Student Employment

A student employment or work study award is an opportunity for a student to get an on-campus job to earn money for college expenses.

Federal Work-Study (FWS) or Institutionally Funded Work Opportunity (WOA) are need-based awards that may be offered to students as part of their “self-help.”  Through work study, students can earn money to help meet expenses that are not billed by the institution, such as books and other personal expenses.   These programs are administered by the Office of Financial Aid in conjunction with guidelines set forth by the federal government.

If your financial aid eligibility includes a work-study award, it is important to note that it is neither an obligation nor a guarantee of an on-campus job. If students wish to take advantage of their work study eligibility, they must secure a job and work hours to earn these funds. Student employment earnings are not credited against the Lehigh student account (like grants and loans) but are paid directly to the student via a paycheck. Employment is readily available at Lehigh, so students have ample opportunity to earn their full awards. Research has shown that students who work an average of 10 hours a week while pursuing their degree tend to do better academically because they learn new skills and good time management.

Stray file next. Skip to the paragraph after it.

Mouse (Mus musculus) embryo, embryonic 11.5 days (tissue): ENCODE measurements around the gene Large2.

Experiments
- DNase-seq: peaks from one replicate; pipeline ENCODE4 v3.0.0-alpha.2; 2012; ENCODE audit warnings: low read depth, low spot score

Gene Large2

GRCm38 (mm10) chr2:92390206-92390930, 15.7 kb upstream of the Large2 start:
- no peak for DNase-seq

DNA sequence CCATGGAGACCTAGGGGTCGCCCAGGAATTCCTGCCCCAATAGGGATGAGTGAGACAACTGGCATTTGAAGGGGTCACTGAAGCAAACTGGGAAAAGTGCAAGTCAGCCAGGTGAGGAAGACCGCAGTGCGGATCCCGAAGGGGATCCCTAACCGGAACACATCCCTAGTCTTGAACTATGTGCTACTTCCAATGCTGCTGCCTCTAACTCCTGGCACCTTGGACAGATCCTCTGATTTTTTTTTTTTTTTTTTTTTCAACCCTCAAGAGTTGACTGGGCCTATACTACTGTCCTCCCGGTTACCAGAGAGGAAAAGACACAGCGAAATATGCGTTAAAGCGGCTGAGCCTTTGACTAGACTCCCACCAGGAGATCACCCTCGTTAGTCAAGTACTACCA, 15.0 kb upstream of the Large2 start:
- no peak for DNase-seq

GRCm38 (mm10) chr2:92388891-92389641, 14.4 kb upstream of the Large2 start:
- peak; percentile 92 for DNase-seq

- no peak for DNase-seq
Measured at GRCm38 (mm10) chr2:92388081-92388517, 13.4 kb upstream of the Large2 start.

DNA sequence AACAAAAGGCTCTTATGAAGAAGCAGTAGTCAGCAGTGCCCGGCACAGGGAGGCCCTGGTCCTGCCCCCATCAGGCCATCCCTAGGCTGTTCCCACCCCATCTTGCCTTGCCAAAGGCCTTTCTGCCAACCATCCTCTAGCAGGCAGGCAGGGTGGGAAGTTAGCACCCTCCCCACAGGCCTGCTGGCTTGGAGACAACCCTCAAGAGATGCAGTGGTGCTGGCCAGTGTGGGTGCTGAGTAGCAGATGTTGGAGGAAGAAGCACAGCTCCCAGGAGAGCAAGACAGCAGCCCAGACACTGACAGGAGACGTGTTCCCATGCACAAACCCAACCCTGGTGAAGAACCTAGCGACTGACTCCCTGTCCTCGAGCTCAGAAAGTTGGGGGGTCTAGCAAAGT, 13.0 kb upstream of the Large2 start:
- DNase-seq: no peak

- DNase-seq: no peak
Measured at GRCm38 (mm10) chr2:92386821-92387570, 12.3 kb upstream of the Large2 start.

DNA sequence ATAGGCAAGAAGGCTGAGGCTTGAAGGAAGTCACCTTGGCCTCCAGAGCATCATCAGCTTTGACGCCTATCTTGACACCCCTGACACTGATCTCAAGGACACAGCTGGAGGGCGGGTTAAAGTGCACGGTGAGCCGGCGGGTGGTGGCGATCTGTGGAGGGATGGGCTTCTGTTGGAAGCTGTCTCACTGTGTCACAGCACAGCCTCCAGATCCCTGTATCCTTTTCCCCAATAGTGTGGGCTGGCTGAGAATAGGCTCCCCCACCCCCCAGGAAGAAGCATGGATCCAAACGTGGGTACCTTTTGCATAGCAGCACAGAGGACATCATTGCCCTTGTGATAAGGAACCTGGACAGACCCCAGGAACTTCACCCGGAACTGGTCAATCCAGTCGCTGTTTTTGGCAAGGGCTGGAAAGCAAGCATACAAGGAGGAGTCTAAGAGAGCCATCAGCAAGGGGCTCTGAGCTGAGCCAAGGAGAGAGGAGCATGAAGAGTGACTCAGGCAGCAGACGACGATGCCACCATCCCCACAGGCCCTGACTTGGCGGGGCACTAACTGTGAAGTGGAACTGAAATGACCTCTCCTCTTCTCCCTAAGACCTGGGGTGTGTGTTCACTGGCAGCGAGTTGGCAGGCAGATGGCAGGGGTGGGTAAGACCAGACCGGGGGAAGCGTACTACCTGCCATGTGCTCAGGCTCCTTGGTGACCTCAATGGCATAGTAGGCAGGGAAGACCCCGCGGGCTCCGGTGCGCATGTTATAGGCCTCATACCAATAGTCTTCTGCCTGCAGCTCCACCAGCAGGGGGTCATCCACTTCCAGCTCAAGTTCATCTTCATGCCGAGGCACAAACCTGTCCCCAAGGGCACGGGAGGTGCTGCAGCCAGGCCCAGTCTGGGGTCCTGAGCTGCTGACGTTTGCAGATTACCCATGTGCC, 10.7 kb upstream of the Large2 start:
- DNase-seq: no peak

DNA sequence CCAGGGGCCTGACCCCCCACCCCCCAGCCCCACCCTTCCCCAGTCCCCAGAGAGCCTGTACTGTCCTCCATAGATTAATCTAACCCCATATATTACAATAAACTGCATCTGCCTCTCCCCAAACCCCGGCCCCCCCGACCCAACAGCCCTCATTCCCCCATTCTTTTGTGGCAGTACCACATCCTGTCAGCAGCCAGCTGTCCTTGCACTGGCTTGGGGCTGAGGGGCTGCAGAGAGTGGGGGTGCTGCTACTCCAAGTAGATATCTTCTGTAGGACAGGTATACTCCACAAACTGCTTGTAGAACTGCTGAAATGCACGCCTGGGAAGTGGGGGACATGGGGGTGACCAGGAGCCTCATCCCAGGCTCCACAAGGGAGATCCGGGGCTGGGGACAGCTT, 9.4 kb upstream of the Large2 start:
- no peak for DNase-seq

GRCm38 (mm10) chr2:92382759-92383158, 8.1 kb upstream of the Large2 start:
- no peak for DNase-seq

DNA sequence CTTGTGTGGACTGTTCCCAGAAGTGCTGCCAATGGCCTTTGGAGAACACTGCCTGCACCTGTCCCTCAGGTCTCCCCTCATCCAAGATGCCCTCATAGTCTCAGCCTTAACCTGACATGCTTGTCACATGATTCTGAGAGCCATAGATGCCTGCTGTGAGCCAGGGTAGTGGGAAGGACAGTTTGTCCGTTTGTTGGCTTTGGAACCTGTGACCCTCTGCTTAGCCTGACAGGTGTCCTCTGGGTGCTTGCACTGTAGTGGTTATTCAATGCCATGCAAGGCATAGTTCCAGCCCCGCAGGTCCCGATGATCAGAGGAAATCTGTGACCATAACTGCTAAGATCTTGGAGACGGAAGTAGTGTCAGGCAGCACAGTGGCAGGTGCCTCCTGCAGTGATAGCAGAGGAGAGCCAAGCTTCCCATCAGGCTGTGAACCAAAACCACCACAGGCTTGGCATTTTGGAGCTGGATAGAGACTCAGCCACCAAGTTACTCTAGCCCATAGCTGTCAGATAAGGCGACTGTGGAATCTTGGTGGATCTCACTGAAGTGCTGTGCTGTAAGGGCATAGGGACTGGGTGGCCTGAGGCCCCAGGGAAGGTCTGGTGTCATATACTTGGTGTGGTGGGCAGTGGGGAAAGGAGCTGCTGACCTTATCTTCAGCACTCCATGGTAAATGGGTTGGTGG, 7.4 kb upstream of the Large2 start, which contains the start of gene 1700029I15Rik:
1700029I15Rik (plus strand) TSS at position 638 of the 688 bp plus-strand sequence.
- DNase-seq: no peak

To be considered for a student employment award, students must complete the FAFSA, CSS Profile, Lehigh University Application and appropriate year tax information.

Finding a Job

It is your responsibility to identify, apply for and receive an offer for on-campus employment so that you can earn your FWS or WOA award. All work study positions are able to be viewed and applied for through the Lehigh Office of Career & Professional Development Handshake system. If you have any questions about Handshake, please contact the Center for Career & Professional Development at

Available work study positions will be able to be viewed beginning August 1, 2017

Once You're Hired

Determining Your Hours

Current wage levels range from $7.25-$10 per hour. Please reference the Work-Study Wage Grid to determine the number of hours you can work per week based on your allotted eligibility. You may hold only one position at a time and you cannot earn more than your work-study award for the year. If your earnings do reach or exceed your award limit, your position will be terminated. It is your responsibility to budget and monitor your hours and earnings.